Roman rule left a deep imprint on the country.
With the imprint Mons Regalis.
When we come to the fully developed Renaissance, architecture in Venice ceases to possess that peculiarly individual imprint which marks the earlier Library styles.
He wore bathing trunks, a Phillies baseball cap and a t-shirt with the imprint "Eastern PA Century Bicycle Tour" and a date four years earlier.
These are the summer and winter portions of the year, and an important result of the prevalence of these winds, with their accompanying rains, which are coincident with the annual extremes of temperature, is to imprint a more strictly insular character on the climate, by moderating the heat of summer and the cold of winter.
Everything from the table napkins to the silver, china, and glass bore that imprint of newness found in the households of the newly married.
It is entitled Vindiciae contra tyrannos, sive de principis in populum populique in principem legitima potestate, Stephano Junio Bruto Celta auctore, and is thought to have been published at Basel (1579) although it bears the imprint of, Edinburgh.
This was published at Cambridge, apparently for private circulation, almost immediately after Herbert's death, and a second imprint followed in the same year.
His posthumous History of the Interdict was printed at Venice the year after his death, with the disguised imprint of Lyons.
There is not very much variety among these treatises, one of the earliest, valuable on account of its rarity, is the block-book by Hartlieb, Die Kunst Ciromantia, 4 published at Augsburg about 1470 (probably, but it bears no imprint of place or date).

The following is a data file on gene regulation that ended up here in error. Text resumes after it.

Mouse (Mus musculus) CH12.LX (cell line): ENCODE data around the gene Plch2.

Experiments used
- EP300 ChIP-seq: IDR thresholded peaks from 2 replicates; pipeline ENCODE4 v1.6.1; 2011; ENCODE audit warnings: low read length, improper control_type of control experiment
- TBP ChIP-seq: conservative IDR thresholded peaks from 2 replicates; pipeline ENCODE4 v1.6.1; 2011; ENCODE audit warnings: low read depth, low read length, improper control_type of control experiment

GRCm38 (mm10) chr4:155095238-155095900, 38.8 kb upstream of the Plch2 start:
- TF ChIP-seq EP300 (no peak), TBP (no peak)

Part of her wanted to reach out to him in his agony, and part of her wanted to make a matching imprint on the other side of his face.
Hermann at Paris (this imprint occurs on page 62 after the word " Finis ").
The lettres de cachet, on the contrary, were signed simply by a secretary of state (formerly known as secretaire des commandements) for the king; they bore merely the imprint of the king's privy seal, from which circumstance they were often called, in the r4th and r5th centuries, lettres de petit signet or lettres de petit cachet, and were entirely exempt from the control of the chancellor.
Corresponding to the first two Edinburgh editions, copies were issued bearing the London imprint and dates 1594 and 1611.
The first book with his imprint is The Psalms of David Imitated in For the prevention of counterfeiting continental paper money Franklin long afterwards suggested the use on the different denominations of different leaves, having noted the infinite variety of leaf venation.